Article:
LYON, France – A murdered woman has been identified as Rita Roberts after 31 years following Operation Identify Me.
The international appeal was launched in May of this year by Belgian, Dutch and German police, in collaboration with INTERPOL, seeking the public’s help in identifying 22 women believed to have been murdered.
One of those cold cases, known as ‘the woman with the flower tattoo’, dated back to 3 June 1992, when a woman’s body was found against a grate in the water of the river ‘Groot Schijn’ near the Ten Eekhovelei in Antwerp, Belgium. She had been violently killed.
Her most striking physical feature was a flower tattoo on her left forearm of a black flower with green leaves and with ‘R’Nick’ written underneath. For three decades, the victim remained nameless.
How Rita Roberts was identified
The following details have been made public with the agreement of the victim’s family and that of the Antwerp public prosecutor’s office:
- Rita Roberts was 31 when she moved to Antwerp from Cardiff in February 1992.
- She last communicated with her relatives via postcard in May 1992.
- On 10 May of this year, Operation Identify Me was launched, receiving significant coverage and generating some 1,250 tips from the public.
- A family member in the United Kingdom recognized the tattoo on the news and notified INTERPOL and Belgian authorities via the Identify Me appeal web page.
- The family then travelled to meet with investigators in Belgium, and formally identified their missing relative through distinguishing personal identifiers.
- Thereafter, the Antwerp family court was petitioned to have the victim’s death certificate amended to reflect her identity.
The family of Rita Roberts said in a statement:
“The news was shocking and heartbreaking. Our passionate, loving and free-spirited sister was cruelly taken away. There are no words to truly express the grief we felt at that time, and still feel today.
“Whilst the news has been difficult to process, we are incredibly grateful to have uncovered what happened to Rita. We miss her deeply but are thankful for the excellent support and care of Belgium Missing Persons, Antwerp Police, INTERPOL and Durham Police in the UK. This cross-border collaboration has given a missing girl back her identity, and enabled the family to know she is at rest.
“Rita was a beautiful person who adored travelling. She loved her family, especially her nephews and nieces, and always wanted to have a family of her own. She had the ability to light up a room, and wherever she went, she was the life and soul of the party. We hope that wherever she is now, she is at peace.”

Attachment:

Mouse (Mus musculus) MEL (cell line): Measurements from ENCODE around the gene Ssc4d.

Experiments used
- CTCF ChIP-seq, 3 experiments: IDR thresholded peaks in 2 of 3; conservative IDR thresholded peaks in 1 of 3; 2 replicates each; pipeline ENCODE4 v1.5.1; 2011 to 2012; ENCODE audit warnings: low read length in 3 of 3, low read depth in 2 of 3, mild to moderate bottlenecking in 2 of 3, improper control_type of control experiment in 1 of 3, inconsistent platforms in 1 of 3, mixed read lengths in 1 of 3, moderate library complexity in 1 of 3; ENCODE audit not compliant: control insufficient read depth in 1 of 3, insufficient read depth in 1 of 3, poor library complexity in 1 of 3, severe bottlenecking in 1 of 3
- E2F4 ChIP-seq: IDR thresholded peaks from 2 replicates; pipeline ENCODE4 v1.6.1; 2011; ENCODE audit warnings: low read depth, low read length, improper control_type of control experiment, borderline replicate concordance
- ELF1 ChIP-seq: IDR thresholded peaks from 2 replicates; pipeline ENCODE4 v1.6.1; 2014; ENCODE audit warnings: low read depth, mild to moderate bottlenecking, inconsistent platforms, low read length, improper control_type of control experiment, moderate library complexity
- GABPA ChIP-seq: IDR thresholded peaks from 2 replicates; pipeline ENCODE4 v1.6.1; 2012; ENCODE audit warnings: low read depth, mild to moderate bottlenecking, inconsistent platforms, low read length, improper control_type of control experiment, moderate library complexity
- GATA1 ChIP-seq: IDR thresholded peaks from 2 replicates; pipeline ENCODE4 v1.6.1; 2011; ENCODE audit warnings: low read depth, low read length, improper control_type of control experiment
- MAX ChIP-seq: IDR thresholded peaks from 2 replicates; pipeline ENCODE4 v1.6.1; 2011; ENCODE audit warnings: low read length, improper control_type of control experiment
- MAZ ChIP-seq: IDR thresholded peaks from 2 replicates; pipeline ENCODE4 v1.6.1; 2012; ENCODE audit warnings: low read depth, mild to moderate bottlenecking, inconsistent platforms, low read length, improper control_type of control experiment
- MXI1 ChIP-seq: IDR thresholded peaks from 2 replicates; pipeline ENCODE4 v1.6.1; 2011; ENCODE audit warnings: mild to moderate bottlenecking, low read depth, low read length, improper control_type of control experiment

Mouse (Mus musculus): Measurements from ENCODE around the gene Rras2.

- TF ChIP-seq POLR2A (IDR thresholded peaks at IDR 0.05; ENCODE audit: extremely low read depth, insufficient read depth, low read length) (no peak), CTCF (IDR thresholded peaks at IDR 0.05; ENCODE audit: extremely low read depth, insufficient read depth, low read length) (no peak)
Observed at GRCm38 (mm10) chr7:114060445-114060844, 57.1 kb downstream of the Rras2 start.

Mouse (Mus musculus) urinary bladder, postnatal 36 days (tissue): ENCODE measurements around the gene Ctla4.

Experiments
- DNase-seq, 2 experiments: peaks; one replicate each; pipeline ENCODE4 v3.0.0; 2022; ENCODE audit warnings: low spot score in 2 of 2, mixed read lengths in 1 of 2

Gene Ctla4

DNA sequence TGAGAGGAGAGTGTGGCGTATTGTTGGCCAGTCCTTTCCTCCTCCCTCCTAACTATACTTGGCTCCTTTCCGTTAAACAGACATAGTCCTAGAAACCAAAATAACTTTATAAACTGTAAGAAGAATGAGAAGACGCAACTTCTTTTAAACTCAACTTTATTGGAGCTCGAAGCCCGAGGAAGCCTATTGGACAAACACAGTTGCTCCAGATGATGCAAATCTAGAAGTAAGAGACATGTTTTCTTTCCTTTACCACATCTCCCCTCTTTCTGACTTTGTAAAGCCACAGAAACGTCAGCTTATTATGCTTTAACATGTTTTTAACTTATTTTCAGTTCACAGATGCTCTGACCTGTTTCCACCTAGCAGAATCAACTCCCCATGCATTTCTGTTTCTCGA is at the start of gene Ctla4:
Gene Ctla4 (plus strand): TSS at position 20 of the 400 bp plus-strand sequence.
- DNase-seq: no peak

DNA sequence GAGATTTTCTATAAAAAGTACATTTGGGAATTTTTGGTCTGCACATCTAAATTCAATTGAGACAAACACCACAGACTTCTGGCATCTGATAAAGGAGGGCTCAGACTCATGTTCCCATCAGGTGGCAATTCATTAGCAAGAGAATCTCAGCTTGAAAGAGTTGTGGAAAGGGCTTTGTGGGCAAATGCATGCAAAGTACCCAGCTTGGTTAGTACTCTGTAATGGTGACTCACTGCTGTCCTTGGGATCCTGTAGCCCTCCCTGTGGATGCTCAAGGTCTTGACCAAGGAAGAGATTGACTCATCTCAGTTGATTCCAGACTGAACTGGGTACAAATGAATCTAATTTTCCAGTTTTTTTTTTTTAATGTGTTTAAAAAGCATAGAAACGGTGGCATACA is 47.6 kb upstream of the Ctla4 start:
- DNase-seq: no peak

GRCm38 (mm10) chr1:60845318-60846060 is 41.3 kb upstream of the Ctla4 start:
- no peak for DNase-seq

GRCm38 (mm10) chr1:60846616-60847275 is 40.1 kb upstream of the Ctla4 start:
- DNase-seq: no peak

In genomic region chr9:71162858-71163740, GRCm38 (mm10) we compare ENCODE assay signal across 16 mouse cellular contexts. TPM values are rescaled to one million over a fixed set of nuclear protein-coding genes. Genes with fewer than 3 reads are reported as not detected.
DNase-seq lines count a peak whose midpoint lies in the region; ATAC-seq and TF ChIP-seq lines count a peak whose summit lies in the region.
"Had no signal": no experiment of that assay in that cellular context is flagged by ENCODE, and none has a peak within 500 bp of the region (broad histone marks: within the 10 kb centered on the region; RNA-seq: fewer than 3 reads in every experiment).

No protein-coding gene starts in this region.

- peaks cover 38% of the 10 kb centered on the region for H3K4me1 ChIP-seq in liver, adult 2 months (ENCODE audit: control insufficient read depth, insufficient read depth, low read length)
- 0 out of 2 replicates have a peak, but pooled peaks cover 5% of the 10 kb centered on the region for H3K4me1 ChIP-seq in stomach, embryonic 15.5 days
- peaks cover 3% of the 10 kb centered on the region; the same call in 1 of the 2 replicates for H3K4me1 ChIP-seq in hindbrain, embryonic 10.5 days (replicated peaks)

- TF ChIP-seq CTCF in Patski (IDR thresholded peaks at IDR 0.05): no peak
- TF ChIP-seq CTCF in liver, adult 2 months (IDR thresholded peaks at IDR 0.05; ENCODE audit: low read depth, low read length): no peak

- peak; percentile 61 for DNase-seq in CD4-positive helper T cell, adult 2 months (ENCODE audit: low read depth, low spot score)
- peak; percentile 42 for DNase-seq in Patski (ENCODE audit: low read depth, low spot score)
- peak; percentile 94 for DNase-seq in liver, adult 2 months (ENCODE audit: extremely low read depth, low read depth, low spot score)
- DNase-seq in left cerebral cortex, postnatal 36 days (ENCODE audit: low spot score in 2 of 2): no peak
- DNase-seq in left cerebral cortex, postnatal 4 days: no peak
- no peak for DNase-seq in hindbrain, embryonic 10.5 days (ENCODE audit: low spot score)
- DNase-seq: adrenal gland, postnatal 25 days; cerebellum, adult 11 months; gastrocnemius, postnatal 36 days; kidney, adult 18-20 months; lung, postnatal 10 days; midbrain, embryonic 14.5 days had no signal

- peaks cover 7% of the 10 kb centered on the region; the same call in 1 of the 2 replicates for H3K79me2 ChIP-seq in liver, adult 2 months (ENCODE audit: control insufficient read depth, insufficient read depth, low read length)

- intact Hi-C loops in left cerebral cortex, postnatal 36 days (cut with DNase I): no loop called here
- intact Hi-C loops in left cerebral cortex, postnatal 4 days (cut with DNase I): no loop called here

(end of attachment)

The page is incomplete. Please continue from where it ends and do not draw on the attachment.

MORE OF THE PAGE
The family have asked for the media not to contact them during their grieving process.
Now that her identity is known, Belgian authorities are calling on the public for any information they may have on Rita Roberts or the circumstances surrounding her death. This can be submitted via an online form on INTERPOL’s website.
“We congratulate the authorities in Belgium, Germany and The Netherlands for their leadership in Operation Identify Me. Its important work continues.”
INTERPOL’s Black Notices
Operation Identify Me was the first time INTERPOL released public extracts from Black Notices. These are used to seek information on unidentified bodies and to determine the circumstances surrounding the death.
Black Notices can include information on the location where the body was found, biometric information (DNA, fingerprints, facial images), dental charts, physical descriptions of the body or clothing, and any other details relevant to identifying the deceased.
Since 2021, INTERPOL has been providing investigators with a new global tool, the I-Familia database. It has already solved cases by helping identify unknown bodies through international family DNA kinship matching. Such cases draw on the voluntary DNA contributions made by relatives of the missing, and underline the role played by the public and partners when it comes to identifying missing persons.
Identify Me appeal
The work of Operation Identify Me continues. Members of the public, particularly those who remember a missing friend or family member, are invited to consult www.INTERPOL.int/IM and contact both INTERPOL and the relevant national police team should they have any information on any of the cases.
For biological relatives who believe one of the deceased women could be their missing loved one, national police once contacted can liaise with INTERPOL for international DNA comparison.
Contact forms are at the bottom of each online case summary.